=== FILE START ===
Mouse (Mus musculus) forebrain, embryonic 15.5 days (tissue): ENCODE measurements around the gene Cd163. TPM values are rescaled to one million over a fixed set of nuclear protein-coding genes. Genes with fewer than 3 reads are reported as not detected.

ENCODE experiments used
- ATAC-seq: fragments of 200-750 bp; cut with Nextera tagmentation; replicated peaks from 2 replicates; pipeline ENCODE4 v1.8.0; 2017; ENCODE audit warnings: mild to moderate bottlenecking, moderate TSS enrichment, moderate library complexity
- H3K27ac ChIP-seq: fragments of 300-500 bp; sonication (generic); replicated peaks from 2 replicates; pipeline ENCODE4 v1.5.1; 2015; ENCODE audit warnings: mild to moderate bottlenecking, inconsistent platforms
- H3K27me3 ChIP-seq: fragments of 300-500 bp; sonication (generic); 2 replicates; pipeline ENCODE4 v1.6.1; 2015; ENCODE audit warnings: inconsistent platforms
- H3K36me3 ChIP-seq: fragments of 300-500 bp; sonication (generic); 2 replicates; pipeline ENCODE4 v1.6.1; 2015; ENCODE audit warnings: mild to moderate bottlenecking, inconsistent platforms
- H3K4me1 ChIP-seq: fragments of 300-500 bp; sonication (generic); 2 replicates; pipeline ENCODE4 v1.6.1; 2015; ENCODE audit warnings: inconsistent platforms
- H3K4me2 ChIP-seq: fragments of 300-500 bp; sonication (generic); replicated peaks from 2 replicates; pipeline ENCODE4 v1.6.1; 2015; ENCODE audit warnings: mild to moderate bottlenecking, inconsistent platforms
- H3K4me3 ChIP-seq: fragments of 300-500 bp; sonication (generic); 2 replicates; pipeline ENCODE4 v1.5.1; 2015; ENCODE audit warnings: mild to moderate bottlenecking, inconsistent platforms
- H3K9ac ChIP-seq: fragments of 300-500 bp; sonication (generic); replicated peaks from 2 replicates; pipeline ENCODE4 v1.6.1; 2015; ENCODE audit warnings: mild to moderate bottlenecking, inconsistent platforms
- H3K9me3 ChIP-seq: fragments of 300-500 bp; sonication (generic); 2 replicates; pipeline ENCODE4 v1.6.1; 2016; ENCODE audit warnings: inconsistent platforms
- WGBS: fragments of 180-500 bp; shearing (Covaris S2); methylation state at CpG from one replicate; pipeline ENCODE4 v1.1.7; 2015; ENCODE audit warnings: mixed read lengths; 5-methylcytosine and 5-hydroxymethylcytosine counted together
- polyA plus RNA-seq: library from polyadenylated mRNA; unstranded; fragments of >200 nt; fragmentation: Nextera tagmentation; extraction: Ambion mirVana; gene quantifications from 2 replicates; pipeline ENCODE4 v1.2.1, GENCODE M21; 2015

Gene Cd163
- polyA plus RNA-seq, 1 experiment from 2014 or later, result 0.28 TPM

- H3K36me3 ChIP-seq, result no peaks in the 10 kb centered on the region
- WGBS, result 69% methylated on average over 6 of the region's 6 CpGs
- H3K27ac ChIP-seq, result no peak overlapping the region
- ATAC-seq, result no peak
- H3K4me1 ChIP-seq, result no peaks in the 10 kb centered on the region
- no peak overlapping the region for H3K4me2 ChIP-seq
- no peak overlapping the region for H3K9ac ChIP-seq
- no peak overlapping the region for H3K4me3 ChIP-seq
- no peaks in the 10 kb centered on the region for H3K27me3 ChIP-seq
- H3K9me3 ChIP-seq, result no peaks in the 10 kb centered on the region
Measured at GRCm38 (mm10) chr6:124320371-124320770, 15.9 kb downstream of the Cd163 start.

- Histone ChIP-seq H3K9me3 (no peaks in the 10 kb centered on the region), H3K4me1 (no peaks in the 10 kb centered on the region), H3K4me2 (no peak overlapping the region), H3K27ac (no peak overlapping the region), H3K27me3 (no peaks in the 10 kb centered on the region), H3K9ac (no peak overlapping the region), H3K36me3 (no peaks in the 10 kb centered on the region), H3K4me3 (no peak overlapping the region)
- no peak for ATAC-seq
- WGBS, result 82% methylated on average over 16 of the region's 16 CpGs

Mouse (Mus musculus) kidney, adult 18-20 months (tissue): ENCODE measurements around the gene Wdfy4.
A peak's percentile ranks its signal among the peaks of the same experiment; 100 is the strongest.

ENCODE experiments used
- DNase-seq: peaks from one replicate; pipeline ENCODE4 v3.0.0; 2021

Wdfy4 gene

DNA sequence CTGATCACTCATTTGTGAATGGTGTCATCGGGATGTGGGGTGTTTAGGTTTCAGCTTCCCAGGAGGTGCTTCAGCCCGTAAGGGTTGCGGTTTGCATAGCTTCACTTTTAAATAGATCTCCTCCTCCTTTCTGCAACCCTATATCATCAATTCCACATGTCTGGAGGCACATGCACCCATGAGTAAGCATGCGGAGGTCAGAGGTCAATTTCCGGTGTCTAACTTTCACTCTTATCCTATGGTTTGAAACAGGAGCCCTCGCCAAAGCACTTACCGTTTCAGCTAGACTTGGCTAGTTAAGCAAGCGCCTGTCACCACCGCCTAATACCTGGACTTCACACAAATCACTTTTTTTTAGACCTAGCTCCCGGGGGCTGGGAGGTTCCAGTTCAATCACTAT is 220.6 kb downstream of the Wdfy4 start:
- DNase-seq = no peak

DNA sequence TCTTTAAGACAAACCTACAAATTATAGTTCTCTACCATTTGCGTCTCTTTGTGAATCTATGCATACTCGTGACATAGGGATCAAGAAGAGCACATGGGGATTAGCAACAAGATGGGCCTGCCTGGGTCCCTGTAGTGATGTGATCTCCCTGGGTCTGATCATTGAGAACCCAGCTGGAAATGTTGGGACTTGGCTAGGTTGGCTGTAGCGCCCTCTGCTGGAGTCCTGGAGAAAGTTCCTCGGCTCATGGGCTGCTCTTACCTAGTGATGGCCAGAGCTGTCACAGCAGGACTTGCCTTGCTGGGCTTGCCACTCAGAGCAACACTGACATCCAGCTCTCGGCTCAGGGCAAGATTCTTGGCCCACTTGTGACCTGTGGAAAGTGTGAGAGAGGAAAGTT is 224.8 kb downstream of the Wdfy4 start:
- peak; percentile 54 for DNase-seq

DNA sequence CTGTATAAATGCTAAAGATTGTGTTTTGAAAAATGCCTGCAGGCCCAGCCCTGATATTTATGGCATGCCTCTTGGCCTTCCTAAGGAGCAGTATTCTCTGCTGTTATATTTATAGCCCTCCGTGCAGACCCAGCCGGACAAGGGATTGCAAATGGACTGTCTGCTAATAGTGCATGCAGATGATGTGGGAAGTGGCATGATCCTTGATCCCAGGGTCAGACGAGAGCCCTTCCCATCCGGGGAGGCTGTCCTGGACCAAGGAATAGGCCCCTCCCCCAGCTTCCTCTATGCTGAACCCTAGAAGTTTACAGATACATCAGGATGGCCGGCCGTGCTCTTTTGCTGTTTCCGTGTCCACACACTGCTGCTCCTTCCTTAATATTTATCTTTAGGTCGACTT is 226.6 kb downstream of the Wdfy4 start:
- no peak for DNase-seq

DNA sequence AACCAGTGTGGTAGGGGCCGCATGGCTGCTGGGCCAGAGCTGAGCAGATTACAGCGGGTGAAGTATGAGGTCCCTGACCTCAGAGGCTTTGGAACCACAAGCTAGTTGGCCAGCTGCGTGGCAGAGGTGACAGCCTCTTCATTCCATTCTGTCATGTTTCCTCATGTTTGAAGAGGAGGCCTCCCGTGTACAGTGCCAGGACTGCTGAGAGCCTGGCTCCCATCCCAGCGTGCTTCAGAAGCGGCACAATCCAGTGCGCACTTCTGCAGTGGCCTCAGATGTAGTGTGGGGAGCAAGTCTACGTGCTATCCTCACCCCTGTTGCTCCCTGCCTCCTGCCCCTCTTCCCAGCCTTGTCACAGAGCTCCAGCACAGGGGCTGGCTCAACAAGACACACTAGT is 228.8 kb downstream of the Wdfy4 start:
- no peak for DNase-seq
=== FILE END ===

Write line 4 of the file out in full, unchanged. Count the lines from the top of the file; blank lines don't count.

- H3K27ac ChIP-seq: fragments of 300-500 bp; sonication (generic); replicated peaks from 2 replicates; pipeline ENCODE4 v1.5.1; 2015; ENCODE audit warnings: mild to moderate bottlenecking, inconsistent platforms